By: David G. White, Ph.D.
Today, “antibiotic resistance” is a widely recognized concern. With the rise of bacteria that are resistant to many, and in some cases, all standard treatments, scientists and medical professionals are not alone in focusing on this problem. The general public is increasingly aware of the ongoing research and how antibiotic resistance can affect their immediate communities.
Antibiotic or antimicrobial resistance is an extremely complex and challenging phenomenon that is driven by many factors. For example, bacteria can spontaneously mutate to become resistant to antimicrobials, even ones they’ve never previously been exposed to. Overuse in both humans and animals is another complicating factor. Although progress has been made in curbing inappropriate drug uses in human and veterinary medicine, more work is clearly needed.
In December 2013, FDA started the clock on major changes regarding the use of antimicrobials in food producing animals by asking the animal pharmaceutical industry to relabel certain antimicrobials used in feed in two ways: by removing those indications approved for “growth production/feed efficiency,” and by requiring veterinary oversight and involvement in order to obtain these products when they are needed to assure animal health.
We’re now six months into a three-year transition period for these actions to take place, and we’re happy to report that we’ve secured the voluntary engagement of all 26 affected animal health companies. Out of the 283 drug products, 31 have been withdrawn from the market completely, and partial label changes have been completed for two other products.
Today we released our first biannual progress report on this strategy. FDA has committed to keeping the public updated on the implementation of these changes, and we intend to release progress reports every six months. These reports will highlight changes made by drug companies to their products over the previous six months, and provide a summary of changes that are in progress.
FDA will continue to update its chart of affected applications in real time as companies make label changes.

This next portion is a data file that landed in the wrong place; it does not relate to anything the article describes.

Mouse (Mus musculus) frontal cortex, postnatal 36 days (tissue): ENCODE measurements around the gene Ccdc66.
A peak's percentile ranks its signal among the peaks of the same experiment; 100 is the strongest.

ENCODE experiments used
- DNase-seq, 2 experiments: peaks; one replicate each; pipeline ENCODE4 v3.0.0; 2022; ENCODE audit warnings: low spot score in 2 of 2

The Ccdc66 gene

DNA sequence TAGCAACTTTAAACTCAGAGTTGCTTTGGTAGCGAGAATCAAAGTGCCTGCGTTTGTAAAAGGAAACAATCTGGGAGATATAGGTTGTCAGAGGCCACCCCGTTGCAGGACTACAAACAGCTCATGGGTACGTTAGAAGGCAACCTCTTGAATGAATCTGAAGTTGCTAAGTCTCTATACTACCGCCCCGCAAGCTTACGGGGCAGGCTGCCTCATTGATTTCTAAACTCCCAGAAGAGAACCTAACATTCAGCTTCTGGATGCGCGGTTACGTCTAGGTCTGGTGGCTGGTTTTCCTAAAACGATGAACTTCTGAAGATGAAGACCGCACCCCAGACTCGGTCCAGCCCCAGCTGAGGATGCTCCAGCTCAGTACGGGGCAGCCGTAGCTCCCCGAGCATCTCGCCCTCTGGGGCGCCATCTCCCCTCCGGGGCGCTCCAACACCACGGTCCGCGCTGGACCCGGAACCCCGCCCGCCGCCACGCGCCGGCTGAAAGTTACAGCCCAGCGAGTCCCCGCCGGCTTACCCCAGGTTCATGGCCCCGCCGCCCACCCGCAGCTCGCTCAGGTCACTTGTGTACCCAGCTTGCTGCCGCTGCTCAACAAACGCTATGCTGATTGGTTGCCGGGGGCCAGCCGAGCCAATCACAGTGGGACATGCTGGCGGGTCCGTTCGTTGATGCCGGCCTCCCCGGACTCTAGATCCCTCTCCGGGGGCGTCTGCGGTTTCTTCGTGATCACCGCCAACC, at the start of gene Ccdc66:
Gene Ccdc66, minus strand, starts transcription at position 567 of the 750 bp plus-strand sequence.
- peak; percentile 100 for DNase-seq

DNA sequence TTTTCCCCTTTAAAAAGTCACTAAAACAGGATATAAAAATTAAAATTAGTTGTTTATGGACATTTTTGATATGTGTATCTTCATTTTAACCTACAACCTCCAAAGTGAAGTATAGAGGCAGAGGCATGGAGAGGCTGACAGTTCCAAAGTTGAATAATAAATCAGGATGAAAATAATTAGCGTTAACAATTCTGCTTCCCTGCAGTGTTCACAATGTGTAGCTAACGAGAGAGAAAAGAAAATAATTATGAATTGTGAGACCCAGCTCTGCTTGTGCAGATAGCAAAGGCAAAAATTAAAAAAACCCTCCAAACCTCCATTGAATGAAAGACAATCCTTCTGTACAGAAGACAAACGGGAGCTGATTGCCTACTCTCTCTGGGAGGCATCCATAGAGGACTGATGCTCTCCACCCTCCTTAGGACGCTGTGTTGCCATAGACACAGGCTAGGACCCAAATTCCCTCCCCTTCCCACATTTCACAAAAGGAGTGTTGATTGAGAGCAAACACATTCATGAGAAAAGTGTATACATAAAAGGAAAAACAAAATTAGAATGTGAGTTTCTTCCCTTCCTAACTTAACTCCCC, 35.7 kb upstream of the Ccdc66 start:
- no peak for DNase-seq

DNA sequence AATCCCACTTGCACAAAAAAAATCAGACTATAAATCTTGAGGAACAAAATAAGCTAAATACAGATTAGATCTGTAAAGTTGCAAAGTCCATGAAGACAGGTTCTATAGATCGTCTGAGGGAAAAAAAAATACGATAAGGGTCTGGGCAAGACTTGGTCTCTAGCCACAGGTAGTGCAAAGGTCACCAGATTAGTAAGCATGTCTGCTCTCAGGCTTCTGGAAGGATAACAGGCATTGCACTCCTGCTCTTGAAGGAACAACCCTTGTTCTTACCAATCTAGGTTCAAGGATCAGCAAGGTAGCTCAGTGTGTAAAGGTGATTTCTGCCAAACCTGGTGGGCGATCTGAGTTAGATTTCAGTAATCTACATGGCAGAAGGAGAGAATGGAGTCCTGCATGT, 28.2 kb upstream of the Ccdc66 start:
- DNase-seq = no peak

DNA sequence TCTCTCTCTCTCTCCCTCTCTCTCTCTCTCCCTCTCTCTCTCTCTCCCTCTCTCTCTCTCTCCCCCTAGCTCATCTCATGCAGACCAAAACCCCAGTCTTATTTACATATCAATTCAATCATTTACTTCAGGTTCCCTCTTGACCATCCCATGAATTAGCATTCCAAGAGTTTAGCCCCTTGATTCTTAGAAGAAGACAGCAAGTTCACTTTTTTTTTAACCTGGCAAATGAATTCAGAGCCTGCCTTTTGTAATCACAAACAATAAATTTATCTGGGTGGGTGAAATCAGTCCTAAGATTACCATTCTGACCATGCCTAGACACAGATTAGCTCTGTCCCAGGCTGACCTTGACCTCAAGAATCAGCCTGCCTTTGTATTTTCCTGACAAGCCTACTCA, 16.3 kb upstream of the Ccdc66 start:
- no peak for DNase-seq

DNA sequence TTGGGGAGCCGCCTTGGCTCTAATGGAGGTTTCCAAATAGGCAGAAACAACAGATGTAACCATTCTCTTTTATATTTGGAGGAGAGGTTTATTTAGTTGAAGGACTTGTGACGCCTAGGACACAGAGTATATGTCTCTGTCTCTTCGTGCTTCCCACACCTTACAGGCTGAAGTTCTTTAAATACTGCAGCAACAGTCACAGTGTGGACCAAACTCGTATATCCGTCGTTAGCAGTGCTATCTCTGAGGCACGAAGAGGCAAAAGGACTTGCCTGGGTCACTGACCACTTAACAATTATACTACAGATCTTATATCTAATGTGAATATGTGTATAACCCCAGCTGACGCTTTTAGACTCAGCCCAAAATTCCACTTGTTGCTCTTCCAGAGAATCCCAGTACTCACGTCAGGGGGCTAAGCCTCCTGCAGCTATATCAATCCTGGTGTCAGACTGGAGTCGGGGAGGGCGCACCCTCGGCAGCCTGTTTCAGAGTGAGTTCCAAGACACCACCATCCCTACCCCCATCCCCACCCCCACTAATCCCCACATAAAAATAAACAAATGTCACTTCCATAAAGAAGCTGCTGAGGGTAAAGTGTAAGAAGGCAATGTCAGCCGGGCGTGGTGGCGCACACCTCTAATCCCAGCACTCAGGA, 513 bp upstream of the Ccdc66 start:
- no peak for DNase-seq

Developing strategies for reducing antimicrobial resistance is critical for protecting both human and animal health. We are still in the early stages of implementing this part of our overall effort to slow the development of antimicrobial resistance. We’ve been working with drug companies to move this strategy forward, and we are in continual discussions with both the animal health and animal production industries to help identify the most efficient ways to make these changes to their products.
While these changes are significant steps forward, the strategy is still in its early stages. The changes are just one part of FDA’s overall strategy for monitoring and reducing antimicrobial resistance. We see these progress reports as a way to evaluate the impact of our measures on how medically important antimicrobials are used in food producing animals, but we also know there’s more work to do. Additional actions may be warranted in the future, and FDA will be continually assessing their impact to determine appropriate next steps.
As we move forward, FDA is working with federal partners, veterinary groups, and consumer advocates to develop additional ways to measure success in slowing the development of antibiotic resistance and preserving the effectiveness of existing antimicrobial drugs. As with any strategy, there will be additional challenges, but FDA remains committed to addressing them and sharing what we learn along the way.
David G. White, Ph.D., is the chief science officer and research director in FDA’s Office of Foods and Veterinary Medicine